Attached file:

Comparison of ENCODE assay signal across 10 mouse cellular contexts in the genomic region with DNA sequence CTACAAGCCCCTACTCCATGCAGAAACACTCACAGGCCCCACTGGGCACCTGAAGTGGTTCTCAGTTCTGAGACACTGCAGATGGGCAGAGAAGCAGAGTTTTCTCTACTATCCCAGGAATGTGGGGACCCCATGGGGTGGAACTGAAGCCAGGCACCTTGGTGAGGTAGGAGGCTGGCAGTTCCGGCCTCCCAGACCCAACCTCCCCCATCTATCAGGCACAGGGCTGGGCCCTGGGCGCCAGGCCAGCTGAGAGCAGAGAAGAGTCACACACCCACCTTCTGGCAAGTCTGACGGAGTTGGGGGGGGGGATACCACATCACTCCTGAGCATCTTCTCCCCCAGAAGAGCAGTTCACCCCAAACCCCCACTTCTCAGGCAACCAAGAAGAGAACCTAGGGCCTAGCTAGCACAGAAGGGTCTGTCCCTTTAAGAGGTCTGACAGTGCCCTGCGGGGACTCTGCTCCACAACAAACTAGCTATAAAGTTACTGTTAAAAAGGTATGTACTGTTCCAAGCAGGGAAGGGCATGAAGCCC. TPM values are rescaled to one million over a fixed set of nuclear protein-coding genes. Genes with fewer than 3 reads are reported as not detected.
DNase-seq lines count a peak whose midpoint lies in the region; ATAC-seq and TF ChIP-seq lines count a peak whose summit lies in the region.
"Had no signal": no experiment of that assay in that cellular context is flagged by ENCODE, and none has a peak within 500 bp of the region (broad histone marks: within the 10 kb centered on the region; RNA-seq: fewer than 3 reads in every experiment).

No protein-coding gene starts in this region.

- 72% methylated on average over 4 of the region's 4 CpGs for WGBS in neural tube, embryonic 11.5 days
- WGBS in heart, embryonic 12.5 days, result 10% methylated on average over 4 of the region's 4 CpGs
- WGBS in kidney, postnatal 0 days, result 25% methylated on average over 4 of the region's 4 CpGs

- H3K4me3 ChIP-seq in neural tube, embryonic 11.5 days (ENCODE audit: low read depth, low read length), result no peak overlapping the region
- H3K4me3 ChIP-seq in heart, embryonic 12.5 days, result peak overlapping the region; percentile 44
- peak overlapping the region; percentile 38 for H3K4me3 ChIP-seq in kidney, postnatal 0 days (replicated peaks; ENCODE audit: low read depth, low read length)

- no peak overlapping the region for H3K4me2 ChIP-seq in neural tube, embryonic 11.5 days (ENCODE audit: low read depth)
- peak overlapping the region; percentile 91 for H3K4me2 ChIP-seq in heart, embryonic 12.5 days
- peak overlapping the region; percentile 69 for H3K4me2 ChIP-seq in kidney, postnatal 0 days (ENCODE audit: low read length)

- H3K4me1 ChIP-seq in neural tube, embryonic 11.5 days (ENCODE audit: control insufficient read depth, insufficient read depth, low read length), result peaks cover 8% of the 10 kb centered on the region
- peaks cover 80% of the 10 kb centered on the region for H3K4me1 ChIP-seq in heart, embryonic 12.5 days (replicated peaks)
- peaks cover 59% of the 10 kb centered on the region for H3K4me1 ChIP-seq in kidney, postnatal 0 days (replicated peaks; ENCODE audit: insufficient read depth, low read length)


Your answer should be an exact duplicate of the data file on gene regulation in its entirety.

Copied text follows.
Comparison of ENCODE assay signal across 10 mouse cellular contexts in the genomic region with DNA sequence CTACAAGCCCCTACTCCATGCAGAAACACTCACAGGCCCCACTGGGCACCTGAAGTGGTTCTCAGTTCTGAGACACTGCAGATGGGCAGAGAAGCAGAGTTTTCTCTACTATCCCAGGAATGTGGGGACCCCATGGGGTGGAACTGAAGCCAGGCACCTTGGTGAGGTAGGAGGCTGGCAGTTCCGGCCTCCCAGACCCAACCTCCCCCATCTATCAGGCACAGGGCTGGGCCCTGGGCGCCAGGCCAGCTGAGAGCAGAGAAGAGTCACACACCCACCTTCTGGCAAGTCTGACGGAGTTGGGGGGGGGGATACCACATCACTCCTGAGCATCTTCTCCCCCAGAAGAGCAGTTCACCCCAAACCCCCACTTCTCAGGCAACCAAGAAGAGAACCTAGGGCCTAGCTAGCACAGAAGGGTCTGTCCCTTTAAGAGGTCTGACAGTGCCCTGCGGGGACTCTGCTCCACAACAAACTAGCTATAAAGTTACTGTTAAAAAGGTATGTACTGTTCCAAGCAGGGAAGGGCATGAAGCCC. TPM values are rescaled to one million over a fixed set of nuclear protein-coding genes. Genes with fewer than 3 reads are reported as not detected.
DNase-seq lines count a peak whose midpoint lies in the region; ATAC-seq and TF ChIP-seq lines count a peak whose summit lies in the region.
"Had no signal": no experiment of that assay in that cellular context is flagged by ENCODE, and none has a peak within 500 bp of the region (broad histone marks: within the 10 kb centered on the region; RNA-seq: fewer than 3 reads in every experiment).

No protein-coding gene starts in this region.

- 72% methylated on average over 4 of the region's 4 CpGs for WGBS in neural tube, embryonic 11.5 days
- WGBS in heart, embryonic 12.5 days, result 10% methylated on average over 4 of the region's 4 CpGs
- WGBS in kidney, postnatal 0 days, result 25% methylated on average over 4 of the region's 4 CpGs

- H3K4me3 ChIP-seq in neural tube, embryonic 11.5 days (ENCODE audit: low read depth, low read length), result no peak overlapping the region
- H3K4me3 ChIP-seq in heart, embryonic 12.5 days, result peak overlapping the region; percentile 44
- peak overlapping the region; percentile 38 for H3K4me3 ChIP-seq in kidney, postnatal 0 days (replicated peaks; ENCODE audit: low read depth, low read length)

- no peak overlapping the region for H3K4me2 ChIP-seq in neural tube, embryonic 11.5 days (ENCODE audit: low read depth)
- peak overlapping the region; percentile 91 for H3K4me2 ChIP-seq in heart, embryonic 12.5 days
- peak overlapping the region; percentile 69 for H3K4me2 ChIP-seq in kidney, postnatal 0 days (ENCODE audit: low read length)

- H3K4me1 ChIP-seq in neural tube, embryonic 11.5 days (ENCODE audit: control insufficient read depth, insufficient read depth, low read length), result peaks cover 8% of the 10 kb centered on the region
- peaks cover 80% of the 10 kb centered on the region for H3K4me1 ChIP-seq in heart, embryonic 12.5 days (replicated peaks)
- peaks cover 59% of the 10 kb centered on the region for H3K4me1 ChIP-seq in kidney, postnatal 0 days (replicated peaks; ENCODE audit: insufficient read depth, low read length)